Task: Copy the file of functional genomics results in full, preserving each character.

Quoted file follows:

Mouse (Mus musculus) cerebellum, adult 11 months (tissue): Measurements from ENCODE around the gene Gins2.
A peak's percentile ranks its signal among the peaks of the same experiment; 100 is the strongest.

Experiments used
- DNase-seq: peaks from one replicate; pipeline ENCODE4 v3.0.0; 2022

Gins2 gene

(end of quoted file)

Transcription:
Mouse (Mus musculus) cerebellum, adult 11 months (tissue): Measurements from ENCODE around the gene Gins2.
A peak's percentile ranks its signal among the peaks of the same experiment; 100 is the strongest.

Experiments used
- DNase-seq: peaks from one replicate; pipeline ENCODE4 v3.0.0; 2022

Gins2 gene